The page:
Except that’s where the problems begin and where everything comes together so well in these Arthur Wyatt Dredds. Because Wyatt, along with Rory McConville and Rob Williams, has been putting together a lot of out of Mega-City One storylines and created their own complex (yet very enjoyable) political dramas in Dreddworld. The reason Maitland’s seeing a problem is that Nu Jakarta is effectively Hondo City controlled and, thanks to the Project Providence cock-up seen in recent Megazines, they’ll turn a blind eye to the Red Queen there.

But there’s the risk that Maitland’s getting too close to this one and wants to go in without Dredd, wants to finish it once and for all. And she doesn’t know where Dredd is – any guesses anyone?

Bloody great start, bringing it all together so well, the split storylines of Dredd and Maitland coming together, of course, all in pursuit of the Red Queen, with some great writing from Wyatt and a pleasure to see Jake Lynch back on the Red Queen saga as well.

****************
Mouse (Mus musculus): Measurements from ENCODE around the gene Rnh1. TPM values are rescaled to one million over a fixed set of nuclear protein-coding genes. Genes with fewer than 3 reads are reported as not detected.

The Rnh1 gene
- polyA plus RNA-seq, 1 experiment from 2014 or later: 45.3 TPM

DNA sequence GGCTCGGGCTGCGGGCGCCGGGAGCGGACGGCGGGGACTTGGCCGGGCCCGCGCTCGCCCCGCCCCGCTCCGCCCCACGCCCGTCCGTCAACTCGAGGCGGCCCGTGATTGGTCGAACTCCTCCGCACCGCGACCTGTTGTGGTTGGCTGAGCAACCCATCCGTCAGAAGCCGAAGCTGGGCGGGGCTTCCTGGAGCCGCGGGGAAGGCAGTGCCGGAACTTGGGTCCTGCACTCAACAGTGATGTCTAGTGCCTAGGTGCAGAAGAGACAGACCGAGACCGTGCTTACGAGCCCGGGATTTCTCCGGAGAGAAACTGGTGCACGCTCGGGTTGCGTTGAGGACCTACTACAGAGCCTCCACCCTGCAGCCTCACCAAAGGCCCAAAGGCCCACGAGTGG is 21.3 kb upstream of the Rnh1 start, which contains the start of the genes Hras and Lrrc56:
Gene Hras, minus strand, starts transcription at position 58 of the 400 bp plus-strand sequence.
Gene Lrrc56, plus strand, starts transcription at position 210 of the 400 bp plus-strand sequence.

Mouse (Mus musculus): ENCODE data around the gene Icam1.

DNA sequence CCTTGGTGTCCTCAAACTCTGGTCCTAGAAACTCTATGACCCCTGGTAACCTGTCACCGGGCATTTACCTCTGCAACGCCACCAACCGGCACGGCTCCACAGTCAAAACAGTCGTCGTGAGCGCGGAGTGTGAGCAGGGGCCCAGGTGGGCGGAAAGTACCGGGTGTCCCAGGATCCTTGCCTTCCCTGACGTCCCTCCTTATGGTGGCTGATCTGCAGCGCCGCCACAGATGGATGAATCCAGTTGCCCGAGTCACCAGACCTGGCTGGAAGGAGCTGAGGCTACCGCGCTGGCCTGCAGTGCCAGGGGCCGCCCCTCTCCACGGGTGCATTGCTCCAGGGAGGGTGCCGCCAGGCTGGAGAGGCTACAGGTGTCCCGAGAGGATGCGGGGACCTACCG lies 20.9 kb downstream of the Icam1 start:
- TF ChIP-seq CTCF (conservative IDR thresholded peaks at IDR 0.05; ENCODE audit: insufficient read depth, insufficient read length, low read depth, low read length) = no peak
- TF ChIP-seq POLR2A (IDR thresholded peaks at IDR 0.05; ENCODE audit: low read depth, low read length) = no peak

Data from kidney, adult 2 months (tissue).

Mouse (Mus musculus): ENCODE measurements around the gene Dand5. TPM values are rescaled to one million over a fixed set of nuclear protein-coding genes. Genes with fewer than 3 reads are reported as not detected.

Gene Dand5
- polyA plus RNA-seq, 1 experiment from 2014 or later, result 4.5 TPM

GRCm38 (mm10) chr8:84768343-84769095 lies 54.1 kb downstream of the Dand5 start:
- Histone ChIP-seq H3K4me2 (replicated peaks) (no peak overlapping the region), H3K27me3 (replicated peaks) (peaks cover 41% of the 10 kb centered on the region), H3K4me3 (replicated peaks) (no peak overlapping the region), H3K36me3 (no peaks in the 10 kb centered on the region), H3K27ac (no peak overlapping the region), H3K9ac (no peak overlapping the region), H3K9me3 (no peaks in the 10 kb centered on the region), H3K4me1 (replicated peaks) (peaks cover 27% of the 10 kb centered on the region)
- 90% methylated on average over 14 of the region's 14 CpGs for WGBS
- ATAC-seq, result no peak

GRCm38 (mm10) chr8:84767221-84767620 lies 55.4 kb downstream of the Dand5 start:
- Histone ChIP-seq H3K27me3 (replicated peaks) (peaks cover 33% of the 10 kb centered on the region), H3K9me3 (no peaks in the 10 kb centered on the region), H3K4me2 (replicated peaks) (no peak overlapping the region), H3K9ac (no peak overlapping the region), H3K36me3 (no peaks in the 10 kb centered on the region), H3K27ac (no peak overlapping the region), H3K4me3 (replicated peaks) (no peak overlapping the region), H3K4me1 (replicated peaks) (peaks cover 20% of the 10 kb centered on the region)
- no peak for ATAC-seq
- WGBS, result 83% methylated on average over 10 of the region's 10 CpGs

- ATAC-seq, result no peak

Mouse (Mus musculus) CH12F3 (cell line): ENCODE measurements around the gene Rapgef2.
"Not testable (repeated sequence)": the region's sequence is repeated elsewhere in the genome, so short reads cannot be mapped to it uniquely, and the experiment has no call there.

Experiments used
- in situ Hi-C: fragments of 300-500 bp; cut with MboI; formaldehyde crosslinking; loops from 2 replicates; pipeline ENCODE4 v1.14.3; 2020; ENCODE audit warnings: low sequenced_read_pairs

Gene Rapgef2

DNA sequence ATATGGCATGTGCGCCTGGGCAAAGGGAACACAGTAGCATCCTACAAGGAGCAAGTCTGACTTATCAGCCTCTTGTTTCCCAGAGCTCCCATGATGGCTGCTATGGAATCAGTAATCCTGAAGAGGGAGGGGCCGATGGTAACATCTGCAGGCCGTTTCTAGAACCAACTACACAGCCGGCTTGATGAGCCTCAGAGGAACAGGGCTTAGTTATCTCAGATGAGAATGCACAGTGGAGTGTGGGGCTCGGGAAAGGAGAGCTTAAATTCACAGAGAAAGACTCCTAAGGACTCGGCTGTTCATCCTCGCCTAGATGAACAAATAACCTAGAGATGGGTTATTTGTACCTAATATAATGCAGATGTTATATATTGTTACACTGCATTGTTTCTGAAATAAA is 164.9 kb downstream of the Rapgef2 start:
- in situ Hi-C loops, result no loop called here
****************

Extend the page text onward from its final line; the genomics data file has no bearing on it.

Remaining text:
DEATH CAP – PART 7 – TC Eglington, Boo Cook, letters by Simon Bowland

Well, Death Cap really is just sublime isn’t it? Last episode was a revelation from Boo Cook in letting the art carry the story, a stunning piece of work telling the tale across multiple times of the Grubb’s Fungus and its infection of the Cursed Earth. And it all ended with this little revelation…

Yep, Grubb’s Fungus could transform the Cursed Earth. But it couldn’t be that simple, could it? Well, in this episode you discover that it’s way more complex, with the fully transformed Shaman having a long-term plan to replenish the Fungus, give it even more radiation to feed off, to spread across the entire continent.